Chrystie Turner has an angel on her desk at United Way of the Lowcountry. The small glass statuette was a gift from someone who called the United Way HelpLine when she didn't know where to turn. Turner helped her find the way.
"She told me I was her guardian angel, so she wanted me to have this," said Turner, United Way's Director of Resource Services, whose job includes the HelpLine.
A total of 586 Beaufort and Jasper county residents have called the HelpLine since April 1, the start of the local United Way's fiscal year. A few just needed a phone number or other basic information. Most were in situations involving multiple or complex needs. HelpLine is a signature United Way program that provides information and referrals, linking those with health and human service needs to local agencies that can help.
Bringing new clarity to this longtime program is the Community Services Organization, founded in 2009 to eliminate duplication and provide a comprehensive approach to helping people in need. United Way is one of 31 Community Services members that include government agencies, local independent faith-based and nonprofit organizations. Community Services' 71 agents enter data into a Web-based program called Charity Tracker.
"Now when I answer a HelpLine call, I can look at the database and see if the caller has been helped before -- when, how much and by whom," Turner said. "This saves time in getting to a solution."
Charity Tracker holds data on more than 3,200 local households that have received $362,619 in emergency assistance since March 2010 when the software was installed. Statistics for these 18 months tell the story of local need: 1,742 families were threatened with loss of electricity in their homes; 501 faced eviction; 62 were homeless; 186 couldn't afford essential medications; 1,474 needed food.
"Last summer a very sweet, very skinny 67-year-old woman came into our office looking for food," Turner said. "She told me, 'Me and my dog's been living in my car for 3 weeks eating nothing but peanut butter crackers.'"
Turner found the right community resources to help her, and the woman ended up bringing homemade cakes and pies to the office to show her gratitude. Another time, a burly construction worker called and came in with his 5-year-old daughter. He'd received an eviction notice and didn't know what to do.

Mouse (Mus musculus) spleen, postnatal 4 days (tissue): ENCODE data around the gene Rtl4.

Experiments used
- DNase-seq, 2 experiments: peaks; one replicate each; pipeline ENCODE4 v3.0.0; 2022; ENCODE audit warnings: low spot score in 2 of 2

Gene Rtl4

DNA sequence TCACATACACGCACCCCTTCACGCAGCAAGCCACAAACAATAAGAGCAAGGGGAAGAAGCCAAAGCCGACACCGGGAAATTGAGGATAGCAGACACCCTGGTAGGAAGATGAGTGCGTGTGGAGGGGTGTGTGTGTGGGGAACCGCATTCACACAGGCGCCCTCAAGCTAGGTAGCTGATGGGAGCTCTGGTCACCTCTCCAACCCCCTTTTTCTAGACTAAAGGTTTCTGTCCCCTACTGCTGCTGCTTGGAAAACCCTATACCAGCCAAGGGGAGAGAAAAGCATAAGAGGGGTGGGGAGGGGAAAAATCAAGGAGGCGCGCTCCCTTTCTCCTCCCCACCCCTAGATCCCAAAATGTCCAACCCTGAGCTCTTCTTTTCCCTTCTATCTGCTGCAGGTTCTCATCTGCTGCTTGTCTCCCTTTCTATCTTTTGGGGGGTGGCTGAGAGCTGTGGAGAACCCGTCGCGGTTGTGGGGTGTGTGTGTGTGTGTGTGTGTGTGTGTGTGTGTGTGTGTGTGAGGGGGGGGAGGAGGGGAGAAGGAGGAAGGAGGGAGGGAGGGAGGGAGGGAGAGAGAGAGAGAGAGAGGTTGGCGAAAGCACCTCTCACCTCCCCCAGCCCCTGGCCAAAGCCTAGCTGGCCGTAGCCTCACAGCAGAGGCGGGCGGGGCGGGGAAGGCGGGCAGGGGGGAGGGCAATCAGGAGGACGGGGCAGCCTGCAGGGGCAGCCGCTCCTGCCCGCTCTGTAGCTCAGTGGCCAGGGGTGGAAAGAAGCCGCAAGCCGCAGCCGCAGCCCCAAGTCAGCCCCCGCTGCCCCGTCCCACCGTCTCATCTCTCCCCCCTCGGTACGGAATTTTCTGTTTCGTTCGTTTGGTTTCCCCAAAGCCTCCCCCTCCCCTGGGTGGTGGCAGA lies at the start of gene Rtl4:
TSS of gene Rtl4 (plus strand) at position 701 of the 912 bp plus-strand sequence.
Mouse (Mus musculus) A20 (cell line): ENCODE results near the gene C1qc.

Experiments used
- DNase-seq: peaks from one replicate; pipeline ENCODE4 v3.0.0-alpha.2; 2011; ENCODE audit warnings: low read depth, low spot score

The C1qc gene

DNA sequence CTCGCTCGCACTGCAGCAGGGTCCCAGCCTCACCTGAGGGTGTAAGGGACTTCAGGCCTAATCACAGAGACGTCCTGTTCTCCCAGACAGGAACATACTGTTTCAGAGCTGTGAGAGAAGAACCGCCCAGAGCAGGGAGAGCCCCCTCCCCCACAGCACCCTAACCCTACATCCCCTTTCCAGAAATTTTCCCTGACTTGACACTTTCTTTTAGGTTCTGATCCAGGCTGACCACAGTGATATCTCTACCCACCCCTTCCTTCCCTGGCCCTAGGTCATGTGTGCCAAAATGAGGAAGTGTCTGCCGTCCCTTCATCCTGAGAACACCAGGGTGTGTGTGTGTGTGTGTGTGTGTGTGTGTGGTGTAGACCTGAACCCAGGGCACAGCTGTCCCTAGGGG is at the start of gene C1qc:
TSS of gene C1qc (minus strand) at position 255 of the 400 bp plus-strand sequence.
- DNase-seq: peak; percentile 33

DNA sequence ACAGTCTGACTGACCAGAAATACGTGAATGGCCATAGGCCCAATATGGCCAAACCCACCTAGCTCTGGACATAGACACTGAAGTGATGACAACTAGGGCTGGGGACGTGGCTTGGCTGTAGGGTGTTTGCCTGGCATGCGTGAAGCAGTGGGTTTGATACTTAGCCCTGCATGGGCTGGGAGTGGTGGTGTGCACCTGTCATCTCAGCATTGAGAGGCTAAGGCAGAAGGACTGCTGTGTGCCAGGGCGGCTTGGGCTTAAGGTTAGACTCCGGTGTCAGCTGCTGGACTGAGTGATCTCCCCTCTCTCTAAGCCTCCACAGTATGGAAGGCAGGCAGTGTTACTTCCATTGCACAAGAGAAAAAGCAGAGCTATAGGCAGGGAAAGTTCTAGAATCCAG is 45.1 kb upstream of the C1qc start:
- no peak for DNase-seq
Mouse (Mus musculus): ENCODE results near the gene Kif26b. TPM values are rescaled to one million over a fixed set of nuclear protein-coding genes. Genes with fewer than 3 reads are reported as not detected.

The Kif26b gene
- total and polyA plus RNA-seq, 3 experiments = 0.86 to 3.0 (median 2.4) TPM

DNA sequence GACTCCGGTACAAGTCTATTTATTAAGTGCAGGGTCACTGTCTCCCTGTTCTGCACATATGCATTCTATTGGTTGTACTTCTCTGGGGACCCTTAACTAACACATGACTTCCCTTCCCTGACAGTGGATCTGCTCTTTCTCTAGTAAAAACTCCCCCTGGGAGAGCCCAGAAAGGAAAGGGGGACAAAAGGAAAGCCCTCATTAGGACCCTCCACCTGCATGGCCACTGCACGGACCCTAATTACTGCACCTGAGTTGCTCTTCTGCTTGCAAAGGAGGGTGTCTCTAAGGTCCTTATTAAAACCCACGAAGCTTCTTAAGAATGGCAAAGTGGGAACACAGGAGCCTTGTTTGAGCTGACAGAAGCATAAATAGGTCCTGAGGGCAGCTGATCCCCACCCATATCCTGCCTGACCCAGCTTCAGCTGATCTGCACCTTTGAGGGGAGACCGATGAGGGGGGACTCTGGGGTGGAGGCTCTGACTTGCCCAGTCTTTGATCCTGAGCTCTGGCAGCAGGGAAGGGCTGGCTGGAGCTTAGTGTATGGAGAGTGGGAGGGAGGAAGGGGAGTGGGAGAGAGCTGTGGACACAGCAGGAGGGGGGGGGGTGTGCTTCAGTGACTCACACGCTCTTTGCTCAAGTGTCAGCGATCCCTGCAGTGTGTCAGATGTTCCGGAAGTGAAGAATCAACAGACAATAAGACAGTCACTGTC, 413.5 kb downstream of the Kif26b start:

"I've always worked and never needed help before," he told Turner. Trying to lighten the mood, she asked the child what she looked forward to the most about starting school in a few weeks. The answer stunned her: "I'll get to eat lunch every day!"
"That's the reality out there," Turner said. "Kids are having to be savvy and to experience things no child should have to experience, like wondering where their next meal is coming from."
Hard economic times bring HelpLine calls from more people who've never needed help before. They don't know what they are eligible for or even where to start looking. That's where the HelpLine, the Community Services Organization and Turner come in. And she loves the daialog, the thank yous and the little cards from those she helps (she keeps them all).
"I am so blessed to get to see firsthand the good we are doing with United Way contributors' dollars -- supporting agencies that help our HelpLine callers," Turner said. "And HelpLine helps United Way keep a finger on the pulse of the community, to know up front what issues are developing out there."
United Way statistics show that one in three Beaufort and Jasper county residents are touched by a United Way agency every year.
"Need transcends all ages and socioeconomic levels," Turner said. "You might be one step away from needing United Way services yourself."
And if you should find yourself facing eviction, terminal illness, hunger or myriad other frightening situations, you can call the HelpLine. Thanks to United Way and all the other helping agencies in our community, you won't face that situation alone.